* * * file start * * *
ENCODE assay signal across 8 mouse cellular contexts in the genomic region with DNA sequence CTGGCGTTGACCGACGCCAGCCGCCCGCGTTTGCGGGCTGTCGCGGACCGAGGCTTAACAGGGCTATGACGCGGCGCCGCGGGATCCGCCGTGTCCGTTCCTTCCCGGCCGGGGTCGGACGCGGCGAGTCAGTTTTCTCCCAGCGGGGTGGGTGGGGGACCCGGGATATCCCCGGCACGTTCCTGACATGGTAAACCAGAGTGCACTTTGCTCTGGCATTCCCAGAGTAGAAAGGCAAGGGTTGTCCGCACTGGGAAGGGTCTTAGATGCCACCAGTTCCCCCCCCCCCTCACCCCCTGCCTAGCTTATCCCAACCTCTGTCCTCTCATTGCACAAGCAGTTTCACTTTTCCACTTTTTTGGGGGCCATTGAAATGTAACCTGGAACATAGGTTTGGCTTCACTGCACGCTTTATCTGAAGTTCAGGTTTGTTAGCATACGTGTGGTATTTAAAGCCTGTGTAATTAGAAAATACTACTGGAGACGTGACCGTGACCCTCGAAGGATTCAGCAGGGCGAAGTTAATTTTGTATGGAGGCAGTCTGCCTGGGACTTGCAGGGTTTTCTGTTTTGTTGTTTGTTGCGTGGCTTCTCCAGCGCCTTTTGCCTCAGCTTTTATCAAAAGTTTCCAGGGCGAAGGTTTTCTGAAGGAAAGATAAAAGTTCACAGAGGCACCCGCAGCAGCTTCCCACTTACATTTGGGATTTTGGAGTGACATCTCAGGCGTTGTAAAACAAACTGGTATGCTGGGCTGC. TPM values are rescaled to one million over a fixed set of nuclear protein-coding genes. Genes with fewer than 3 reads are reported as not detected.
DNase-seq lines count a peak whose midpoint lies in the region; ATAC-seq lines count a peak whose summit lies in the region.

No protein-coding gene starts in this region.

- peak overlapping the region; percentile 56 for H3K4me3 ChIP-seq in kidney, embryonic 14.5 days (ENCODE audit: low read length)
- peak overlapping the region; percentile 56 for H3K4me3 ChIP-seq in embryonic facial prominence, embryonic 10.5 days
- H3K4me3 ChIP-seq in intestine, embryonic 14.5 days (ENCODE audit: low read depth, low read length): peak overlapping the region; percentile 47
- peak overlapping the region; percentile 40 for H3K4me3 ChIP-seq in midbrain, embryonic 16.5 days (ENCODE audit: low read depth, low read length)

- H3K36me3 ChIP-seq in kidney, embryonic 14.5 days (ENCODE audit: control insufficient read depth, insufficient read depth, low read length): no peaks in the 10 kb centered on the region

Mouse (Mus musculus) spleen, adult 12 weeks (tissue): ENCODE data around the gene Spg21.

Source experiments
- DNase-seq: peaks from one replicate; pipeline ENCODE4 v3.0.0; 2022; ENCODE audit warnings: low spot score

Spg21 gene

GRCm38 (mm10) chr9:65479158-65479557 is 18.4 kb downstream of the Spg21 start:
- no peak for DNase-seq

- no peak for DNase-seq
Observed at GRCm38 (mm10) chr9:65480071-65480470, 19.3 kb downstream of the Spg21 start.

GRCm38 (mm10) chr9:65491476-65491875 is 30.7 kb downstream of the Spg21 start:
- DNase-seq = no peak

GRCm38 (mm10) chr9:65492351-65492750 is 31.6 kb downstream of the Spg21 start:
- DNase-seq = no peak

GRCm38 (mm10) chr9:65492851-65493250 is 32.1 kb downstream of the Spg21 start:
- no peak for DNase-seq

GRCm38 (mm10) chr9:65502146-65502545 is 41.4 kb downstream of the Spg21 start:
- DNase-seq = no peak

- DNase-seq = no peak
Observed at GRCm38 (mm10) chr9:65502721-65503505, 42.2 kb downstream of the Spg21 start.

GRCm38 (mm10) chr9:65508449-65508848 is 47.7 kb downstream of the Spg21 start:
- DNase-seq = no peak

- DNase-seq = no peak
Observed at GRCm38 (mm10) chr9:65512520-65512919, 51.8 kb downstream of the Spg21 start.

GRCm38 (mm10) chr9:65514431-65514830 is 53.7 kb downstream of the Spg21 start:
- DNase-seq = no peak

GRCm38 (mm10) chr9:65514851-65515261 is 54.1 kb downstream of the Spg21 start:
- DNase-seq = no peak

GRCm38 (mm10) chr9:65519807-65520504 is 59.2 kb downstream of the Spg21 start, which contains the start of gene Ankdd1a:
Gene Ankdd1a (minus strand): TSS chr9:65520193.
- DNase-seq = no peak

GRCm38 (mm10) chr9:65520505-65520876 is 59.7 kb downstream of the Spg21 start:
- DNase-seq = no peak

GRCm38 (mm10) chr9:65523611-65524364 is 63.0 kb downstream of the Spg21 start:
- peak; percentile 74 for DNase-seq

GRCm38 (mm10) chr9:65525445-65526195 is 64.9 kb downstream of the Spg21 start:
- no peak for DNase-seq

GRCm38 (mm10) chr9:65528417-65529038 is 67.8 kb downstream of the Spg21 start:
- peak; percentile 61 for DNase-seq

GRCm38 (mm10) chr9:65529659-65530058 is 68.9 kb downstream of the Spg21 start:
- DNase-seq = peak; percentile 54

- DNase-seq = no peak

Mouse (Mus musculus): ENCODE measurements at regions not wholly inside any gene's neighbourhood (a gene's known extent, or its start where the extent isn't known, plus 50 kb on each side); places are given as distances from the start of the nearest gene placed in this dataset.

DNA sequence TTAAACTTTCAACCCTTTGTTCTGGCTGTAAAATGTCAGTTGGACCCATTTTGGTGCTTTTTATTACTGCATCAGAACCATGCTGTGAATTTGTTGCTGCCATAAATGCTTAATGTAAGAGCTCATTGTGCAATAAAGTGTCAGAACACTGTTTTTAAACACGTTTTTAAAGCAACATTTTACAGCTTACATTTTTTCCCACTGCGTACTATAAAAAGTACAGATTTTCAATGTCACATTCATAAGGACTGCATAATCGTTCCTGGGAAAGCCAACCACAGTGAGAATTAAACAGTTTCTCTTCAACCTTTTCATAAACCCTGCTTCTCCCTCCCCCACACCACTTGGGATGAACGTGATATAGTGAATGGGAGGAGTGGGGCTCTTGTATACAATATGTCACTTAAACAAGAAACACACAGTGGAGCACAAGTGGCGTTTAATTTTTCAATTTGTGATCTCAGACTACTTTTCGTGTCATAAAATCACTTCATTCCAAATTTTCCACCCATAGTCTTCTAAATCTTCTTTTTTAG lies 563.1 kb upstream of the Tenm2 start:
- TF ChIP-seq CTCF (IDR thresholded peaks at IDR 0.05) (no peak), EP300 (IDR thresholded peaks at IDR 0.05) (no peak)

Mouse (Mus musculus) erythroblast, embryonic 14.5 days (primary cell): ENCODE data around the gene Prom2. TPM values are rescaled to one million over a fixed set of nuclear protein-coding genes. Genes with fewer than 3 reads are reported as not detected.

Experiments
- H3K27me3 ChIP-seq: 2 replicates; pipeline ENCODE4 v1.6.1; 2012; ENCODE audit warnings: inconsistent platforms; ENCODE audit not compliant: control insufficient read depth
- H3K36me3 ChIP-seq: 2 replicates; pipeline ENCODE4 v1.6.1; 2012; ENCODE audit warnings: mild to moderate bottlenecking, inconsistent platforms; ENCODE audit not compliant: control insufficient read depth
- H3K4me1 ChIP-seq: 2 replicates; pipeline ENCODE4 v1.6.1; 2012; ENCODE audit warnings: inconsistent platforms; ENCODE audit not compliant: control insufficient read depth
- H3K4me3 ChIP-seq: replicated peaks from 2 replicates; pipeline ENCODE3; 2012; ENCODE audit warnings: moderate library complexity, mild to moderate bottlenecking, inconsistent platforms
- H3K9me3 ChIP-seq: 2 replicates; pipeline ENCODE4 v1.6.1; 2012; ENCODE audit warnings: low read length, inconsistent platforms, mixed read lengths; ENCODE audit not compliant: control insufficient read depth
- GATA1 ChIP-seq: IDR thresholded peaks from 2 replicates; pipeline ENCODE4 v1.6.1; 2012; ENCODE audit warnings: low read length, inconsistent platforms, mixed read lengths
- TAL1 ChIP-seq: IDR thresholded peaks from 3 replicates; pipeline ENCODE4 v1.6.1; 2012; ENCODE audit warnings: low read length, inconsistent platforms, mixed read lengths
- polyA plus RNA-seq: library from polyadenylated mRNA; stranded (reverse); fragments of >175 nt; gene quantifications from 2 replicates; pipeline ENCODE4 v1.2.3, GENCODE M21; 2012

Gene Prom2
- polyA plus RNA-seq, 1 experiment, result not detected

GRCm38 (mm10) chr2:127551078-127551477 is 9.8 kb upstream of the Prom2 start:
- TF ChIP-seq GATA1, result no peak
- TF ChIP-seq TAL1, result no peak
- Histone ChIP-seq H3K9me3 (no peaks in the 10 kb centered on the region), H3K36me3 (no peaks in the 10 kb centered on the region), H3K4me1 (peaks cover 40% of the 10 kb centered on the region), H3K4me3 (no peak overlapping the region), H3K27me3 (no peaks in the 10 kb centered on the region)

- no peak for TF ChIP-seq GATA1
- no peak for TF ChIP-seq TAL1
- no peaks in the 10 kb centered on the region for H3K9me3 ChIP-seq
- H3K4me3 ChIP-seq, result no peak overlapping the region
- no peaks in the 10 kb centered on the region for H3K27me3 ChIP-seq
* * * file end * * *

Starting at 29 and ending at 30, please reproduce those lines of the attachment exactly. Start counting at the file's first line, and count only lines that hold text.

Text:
- DNase-seq = no peak
Observed at GRCm38 (mm10) chr9:65512520-65512919, 51.8 kb downstream of the Spg21 start.